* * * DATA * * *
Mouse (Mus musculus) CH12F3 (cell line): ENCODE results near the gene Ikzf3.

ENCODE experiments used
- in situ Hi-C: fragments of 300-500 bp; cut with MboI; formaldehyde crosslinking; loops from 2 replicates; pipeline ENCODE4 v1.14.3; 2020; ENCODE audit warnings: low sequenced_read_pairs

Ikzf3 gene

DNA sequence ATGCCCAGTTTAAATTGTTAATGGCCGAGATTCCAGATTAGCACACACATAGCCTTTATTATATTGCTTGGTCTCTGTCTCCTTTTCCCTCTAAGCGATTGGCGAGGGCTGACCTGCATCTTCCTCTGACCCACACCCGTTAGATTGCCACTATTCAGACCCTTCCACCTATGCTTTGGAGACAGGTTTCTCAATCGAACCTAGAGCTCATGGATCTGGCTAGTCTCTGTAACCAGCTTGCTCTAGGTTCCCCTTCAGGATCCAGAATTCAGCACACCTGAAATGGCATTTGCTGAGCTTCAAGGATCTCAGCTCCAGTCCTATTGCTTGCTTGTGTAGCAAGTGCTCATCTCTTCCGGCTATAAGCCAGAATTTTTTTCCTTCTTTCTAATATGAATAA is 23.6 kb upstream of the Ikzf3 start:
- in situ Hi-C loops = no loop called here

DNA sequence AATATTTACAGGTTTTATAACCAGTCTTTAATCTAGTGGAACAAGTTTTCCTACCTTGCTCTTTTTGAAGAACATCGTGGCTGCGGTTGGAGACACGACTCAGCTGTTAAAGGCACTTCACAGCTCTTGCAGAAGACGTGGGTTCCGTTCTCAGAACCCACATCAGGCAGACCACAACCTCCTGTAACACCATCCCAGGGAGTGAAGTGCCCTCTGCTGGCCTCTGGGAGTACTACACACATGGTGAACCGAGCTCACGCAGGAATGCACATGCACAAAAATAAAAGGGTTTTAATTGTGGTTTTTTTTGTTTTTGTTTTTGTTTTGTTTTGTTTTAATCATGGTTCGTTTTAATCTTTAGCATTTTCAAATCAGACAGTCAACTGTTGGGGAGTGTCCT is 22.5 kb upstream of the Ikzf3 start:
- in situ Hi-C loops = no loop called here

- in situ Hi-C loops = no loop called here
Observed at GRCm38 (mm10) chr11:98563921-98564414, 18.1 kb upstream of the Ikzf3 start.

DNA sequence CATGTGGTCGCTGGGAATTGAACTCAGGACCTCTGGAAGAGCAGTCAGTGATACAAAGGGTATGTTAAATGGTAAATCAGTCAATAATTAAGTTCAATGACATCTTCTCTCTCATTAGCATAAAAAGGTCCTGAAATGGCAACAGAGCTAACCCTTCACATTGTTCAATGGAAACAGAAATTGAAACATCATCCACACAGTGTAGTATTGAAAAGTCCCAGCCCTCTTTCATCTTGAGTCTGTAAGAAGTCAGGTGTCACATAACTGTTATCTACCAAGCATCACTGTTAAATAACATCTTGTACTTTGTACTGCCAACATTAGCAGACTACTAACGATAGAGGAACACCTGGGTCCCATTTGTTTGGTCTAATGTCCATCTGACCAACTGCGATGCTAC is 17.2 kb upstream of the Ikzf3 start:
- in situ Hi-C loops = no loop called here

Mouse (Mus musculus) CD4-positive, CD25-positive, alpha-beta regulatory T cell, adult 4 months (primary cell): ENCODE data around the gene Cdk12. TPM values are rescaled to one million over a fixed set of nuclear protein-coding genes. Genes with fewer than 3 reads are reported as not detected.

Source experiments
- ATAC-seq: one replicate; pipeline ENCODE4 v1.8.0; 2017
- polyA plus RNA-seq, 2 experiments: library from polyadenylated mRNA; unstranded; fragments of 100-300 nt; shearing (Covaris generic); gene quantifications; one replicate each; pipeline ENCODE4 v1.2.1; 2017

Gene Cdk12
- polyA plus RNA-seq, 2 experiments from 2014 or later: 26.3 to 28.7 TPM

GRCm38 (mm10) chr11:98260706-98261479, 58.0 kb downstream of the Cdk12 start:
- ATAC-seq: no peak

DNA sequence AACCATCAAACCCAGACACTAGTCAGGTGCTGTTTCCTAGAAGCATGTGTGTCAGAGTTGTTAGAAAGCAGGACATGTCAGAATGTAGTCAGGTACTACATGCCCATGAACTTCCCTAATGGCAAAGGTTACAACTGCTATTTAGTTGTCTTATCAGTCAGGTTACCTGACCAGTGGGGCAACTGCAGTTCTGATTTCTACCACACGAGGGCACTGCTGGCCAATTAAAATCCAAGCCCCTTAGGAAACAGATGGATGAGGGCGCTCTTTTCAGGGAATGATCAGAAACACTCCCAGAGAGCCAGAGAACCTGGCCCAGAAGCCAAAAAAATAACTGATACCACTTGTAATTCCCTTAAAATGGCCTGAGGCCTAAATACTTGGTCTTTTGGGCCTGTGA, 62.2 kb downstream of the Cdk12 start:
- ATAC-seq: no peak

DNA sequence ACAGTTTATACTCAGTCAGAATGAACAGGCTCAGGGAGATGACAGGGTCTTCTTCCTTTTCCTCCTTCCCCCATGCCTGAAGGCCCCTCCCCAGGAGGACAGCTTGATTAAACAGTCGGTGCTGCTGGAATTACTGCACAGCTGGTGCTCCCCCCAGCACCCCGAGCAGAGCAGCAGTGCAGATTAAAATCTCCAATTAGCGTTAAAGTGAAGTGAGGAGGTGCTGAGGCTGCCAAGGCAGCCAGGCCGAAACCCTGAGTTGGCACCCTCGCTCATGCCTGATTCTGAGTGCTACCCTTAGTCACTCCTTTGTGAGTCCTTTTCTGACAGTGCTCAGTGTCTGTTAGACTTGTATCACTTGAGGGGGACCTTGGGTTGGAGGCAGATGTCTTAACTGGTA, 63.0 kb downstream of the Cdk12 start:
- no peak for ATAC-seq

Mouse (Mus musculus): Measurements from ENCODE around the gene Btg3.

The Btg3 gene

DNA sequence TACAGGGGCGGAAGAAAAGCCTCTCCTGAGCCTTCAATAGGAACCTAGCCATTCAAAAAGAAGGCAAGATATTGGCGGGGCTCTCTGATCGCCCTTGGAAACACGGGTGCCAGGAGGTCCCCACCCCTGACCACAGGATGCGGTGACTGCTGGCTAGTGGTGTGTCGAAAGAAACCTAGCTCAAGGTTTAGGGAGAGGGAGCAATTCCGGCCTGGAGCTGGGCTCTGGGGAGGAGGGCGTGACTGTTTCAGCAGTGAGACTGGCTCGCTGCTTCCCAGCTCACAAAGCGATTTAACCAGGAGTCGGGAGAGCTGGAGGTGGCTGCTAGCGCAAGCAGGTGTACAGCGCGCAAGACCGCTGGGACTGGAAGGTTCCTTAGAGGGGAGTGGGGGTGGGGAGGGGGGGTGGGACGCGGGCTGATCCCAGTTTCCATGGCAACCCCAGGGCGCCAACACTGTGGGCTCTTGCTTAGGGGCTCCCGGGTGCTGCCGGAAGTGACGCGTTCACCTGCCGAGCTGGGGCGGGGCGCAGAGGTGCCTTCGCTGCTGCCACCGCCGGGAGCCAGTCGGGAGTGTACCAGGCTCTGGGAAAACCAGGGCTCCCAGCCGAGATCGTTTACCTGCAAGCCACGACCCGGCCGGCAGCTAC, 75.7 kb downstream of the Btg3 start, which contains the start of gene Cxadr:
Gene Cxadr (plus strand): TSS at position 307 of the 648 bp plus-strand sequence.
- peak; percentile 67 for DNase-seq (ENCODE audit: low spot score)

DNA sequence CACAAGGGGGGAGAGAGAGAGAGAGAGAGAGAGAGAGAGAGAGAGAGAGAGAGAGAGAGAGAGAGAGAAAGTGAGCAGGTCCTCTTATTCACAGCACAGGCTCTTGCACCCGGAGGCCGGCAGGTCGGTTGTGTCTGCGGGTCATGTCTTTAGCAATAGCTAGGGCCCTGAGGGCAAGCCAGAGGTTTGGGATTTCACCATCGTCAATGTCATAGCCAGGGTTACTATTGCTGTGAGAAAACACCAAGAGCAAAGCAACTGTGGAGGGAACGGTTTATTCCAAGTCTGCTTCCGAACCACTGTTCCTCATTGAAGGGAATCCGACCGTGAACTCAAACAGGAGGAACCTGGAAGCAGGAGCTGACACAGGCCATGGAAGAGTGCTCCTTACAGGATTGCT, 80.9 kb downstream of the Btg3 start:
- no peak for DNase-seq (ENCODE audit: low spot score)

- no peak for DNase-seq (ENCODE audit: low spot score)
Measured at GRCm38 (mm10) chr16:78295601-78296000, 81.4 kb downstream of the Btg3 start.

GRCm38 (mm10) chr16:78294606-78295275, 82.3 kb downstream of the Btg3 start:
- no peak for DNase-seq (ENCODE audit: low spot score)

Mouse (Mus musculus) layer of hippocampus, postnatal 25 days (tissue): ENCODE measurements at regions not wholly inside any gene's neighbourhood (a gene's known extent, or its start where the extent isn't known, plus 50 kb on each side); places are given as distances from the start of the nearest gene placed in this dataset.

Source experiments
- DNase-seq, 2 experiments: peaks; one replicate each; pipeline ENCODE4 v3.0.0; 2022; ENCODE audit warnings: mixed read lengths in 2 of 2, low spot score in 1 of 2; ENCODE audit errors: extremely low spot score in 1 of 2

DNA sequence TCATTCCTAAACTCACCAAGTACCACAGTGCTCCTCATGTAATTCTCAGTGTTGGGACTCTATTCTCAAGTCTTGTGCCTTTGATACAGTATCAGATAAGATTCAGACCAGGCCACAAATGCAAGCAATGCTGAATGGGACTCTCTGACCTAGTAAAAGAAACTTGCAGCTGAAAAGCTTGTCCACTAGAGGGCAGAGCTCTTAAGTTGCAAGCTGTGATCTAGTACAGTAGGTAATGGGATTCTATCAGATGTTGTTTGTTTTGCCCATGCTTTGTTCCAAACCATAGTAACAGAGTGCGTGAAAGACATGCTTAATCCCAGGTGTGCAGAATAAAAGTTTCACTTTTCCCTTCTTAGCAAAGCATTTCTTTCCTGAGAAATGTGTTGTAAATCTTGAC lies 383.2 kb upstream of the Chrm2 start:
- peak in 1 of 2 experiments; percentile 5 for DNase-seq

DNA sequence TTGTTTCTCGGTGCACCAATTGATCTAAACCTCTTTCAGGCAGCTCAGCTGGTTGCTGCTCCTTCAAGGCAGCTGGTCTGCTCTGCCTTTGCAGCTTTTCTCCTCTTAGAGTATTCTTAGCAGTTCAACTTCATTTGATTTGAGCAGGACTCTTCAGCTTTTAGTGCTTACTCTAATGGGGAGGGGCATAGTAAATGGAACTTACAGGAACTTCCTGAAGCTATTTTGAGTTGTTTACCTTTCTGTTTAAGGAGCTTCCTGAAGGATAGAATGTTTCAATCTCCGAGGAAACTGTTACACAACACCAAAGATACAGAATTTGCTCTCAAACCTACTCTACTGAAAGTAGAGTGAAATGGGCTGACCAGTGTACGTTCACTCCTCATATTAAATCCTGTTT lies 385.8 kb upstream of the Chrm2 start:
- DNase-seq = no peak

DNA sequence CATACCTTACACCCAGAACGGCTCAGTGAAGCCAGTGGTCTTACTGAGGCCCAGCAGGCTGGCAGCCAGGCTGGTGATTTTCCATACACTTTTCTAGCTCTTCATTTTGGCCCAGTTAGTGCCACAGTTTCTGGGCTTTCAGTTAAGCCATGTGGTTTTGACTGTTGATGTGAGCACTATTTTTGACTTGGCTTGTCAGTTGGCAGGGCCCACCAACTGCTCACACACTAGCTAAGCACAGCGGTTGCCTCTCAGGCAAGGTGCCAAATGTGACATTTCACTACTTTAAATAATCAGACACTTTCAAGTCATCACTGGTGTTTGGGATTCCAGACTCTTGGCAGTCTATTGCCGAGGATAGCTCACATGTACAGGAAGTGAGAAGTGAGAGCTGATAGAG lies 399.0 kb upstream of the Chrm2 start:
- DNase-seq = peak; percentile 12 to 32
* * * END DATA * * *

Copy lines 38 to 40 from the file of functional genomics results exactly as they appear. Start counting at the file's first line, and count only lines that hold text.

- DNase-seq, 2 experiments: peaks; one replicate each; pipeline ENCODE4 v3.0.0; 2022; ENCODE audit warnings: mixed read lengths in 2 of 2, low spot score in 1 of 2; ENCODE audit errors: extremely low spot score in 1 of 2

DNA sequence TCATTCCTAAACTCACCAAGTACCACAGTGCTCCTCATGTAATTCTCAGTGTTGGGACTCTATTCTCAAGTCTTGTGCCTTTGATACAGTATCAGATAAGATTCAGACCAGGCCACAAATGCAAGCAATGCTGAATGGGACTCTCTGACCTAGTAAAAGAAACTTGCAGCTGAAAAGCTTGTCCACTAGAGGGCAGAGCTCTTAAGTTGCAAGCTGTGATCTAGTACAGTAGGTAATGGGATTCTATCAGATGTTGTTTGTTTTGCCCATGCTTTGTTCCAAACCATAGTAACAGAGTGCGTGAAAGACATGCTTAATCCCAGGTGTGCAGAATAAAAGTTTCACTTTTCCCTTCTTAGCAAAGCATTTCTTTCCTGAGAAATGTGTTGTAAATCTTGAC lies 383.2 kb upstream of the Chrm2 start:
- peak in 1 of 2 experiments; percentile 5 for DNase-seq